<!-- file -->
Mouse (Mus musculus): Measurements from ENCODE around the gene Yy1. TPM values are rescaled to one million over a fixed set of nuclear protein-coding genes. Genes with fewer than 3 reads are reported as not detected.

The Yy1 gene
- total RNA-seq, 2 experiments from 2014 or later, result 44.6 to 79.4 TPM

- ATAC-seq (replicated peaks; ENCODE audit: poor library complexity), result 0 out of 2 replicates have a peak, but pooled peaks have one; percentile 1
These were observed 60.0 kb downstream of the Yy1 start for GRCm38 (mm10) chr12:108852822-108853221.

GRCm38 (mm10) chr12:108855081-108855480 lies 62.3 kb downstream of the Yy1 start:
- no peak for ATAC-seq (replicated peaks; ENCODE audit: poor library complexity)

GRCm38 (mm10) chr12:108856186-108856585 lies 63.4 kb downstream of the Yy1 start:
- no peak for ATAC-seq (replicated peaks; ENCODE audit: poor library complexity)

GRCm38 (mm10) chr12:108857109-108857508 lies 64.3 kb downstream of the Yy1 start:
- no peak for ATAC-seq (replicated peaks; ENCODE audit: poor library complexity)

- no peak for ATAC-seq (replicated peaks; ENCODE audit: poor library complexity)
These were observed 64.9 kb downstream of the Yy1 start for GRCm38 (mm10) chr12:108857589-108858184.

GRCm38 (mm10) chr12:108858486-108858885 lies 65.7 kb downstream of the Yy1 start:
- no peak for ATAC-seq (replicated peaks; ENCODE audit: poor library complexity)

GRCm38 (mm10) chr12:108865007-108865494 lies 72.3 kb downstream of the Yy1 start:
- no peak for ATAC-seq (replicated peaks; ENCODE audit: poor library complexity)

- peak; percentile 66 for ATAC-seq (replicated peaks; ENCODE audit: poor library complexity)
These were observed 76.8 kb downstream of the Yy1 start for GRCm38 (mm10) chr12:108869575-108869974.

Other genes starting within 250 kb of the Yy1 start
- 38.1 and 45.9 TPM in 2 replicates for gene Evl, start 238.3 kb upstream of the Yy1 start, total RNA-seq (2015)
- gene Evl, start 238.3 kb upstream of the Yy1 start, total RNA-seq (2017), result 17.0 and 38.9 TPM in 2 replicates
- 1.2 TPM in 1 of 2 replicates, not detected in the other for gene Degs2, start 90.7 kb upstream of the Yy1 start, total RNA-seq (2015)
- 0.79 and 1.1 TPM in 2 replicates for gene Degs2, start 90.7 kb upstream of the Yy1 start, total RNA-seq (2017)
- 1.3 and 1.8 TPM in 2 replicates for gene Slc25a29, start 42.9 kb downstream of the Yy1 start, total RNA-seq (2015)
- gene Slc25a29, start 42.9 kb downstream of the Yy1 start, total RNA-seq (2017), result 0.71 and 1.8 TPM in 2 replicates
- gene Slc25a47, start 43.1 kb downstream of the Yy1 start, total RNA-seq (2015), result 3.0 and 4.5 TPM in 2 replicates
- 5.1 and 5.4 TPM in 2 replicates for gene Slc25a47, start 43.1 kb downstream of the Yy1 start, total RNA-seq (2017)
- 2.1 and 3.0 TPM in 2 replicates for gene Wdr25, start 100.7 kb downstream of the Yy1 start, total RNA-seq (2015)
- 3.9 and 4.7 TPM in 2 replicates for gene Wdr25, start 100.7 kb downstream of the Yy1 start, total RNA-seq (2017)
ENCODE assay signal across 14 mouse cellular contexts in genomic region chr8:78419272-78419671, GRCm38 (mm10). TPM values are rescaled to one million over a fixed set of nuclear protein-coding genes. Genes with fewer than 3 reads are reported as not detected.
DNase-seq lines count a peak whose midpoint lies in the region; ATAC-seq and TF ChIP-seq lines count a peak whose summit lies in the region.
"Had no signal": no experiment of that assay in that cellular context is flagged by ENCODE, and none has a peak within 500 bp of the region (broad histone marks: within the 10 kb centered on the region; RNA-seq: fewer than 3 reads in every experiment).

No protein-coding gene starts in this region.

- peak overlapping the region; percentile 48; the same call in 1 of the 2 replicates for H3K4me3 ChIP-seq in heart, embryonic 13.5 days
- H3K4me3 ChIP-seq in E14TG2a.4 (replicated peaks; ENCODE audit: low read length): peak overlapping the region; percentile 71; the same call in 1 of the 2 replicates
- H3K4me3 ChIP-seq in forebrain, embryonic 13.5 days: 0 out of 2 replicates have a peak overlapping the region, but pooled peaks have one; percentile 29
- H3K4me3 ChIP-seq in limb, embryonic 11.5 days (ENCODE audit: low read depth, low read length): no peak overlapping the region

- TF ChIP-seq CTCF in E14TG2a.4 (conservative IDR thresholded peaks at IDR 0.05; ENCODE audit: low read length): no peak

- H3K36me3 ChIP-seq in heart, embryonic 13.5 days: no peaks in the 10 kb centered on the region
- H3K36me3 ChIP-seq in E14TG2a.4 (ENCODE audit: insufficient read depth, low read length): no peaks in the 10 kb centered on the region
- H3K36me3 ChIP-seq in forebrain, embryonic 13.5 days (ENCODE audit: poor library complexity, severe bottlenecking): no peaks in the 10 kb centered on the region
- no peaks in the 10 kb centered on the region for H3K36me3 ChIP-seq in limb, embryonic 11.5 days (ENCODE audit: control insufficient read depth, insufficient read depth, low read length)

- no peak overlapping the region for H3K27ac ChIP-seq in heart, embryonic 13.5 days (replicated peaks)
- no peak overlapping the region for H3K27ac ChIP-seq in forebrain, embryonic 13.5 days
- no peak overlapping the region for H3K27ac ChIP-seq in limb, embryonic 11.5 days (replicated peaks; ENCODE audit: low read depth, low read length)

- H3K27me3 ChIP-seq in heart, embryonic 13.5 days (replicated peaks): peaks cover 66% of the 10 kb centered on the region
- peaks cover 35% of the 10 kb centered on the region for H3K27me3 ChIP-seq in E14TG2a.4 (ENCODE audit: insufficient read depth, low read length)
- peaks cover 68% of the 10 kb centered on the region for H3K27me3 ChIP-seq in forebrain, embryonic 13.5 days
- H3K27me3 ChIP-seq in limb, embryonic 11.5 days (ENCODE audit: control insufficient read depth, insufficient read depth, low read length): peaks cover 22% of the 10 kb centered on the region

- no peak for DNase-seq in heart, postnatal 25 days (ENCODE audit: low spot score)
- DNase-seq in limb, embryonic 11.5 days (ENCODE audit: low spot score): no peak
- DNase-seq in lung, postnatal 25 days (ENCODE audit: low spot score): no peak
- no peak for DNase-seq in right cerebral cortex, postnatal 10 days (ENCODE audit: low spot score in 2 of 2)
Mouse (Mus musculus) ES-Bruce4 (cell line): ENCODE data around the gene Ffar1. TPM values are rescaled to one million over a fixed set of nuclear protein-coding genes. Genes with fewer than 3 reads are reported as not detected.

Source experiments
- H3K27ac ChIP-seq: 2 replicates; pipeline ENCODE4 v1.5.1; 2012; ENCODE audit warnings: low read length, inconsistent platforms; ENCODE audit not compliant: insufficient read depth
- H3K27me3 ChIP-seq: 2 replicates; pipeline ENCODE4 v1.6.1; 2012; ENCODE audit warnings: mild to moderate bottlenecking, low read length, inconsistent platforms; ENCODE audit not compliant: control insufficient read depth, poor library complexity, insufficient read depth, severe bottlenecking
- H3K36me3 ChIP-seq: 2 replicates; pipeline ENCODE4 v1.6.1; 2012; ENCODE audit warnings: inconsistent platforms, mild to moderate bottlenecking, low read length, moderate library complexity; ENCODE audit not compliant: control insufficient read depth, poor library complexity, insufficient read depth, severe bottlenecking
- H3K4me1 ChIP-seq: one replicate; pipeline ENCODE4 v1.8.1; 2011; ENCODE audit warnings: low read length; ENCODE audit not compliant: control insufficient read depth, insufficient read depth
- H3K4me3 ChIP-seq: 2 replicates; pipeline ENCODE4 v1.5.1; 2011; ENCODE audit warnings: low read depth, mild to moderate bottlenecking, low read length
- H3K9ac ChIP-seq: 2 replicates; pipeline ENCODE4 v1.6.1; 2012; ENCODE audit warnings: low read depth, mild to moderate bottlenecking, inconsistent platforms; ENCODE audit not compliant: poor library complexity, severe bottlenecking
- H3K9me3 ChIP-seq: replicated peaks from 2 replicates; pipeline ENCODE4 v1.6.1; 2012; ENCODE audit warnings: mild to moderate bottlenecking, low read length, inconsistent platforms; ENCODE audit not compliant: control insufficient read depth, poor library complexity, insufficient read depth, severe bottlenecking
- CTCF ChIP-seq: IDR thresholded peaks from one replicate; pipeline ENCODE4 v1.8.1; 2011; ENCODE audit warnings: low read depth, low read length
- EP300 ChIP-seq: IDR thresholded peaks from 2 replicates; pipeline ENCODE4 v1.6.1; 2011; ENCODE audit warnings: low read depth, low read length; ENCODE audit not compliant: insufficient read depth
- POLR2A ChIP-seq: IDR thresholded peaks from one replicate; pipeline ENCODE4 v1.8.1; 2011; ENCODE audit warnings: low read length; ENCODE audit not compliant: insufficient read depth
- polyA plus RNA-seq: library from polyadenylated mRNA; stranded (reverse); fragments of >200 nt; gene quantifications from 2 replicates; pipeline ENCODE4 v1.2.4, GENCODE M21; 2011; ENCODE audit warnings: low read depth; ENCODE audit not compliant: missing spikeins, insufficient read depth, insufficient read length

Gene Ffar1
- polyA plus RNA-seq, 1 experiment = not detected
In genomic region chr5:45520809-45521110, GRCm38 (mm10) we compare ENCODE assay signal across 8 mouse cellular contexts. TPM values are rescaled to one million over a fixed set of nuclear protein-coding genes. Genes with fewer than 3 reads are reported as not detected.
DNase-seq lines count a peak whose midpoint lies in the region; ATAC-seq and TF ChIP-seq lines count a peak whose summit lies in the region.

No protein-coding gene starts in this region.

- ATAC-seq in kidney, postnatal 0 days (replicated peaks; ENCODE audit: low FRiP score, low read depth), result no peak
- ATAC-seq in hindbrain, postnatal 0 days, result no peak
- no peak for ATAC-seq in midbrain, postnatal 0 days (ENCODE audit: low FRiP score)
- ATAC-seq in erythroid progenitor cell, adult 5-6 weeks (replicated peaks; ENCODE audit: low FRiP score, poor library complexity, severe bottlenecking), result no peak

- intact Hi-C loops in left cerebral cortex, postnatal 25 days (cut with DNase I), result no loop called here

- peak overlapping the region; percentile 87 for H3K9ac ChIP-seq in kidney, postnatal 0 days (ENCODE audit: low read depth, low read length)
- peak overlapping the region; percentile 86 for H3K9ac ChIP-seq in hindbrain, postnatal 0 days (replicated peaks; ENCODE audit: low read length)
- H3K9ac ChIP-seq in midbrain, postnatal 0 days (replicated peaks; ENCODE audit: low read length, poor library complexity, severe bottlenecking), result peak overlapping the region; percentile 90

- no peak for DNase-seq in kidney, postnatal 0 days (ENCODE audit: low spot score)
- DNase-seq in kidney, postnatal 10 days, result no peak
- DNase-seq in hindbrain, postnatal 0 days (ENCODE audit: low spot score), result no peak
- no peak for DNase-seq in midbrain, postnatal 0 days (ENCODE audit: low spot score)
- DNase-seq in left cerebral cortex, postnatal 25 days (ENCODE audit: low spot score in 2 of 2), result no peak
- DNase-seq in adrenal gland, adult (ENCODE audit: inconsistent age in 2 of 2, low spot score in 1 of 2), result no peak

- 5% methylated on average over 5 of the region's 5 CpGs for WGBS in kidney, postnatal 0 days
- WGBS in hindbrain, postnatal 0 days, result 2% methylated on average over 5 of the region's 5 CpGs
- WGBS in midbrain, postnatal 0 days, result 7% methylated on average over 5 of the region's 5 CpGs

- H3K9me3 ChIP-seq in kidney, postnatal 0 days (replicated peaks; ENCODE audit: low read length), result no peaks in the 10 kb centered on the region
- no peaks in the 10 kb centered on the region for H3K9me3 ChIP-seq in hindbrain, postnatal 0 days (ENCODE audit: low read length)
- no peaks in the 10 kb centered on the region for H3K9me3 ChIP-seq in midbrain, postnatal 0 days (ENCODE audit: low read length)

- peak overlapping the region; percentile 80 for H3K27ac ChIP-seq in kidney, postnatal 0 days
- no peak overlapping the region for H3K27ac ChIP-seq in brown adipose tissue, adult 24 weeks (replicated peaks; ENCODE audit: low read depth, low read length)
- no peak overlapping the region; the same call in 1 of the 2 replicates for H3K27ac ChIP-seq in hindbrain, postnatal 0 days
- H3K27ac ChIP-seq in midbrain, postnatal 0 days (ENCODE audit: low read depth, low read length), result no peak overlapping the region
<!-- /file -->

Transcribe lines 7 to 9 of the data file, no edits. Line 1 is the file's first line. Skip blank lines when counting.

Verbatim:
- no peak for ATAC-seq (replicated peaks; ENCODE audit: poor library complexity)

GRCm38 (mm10) chr12:108856186-108856585 lies 63.4 kb downstream of the Yy1 start:
- no peak for ATAC-seq (replicated peaks; ENCODE audit: poor library complexity)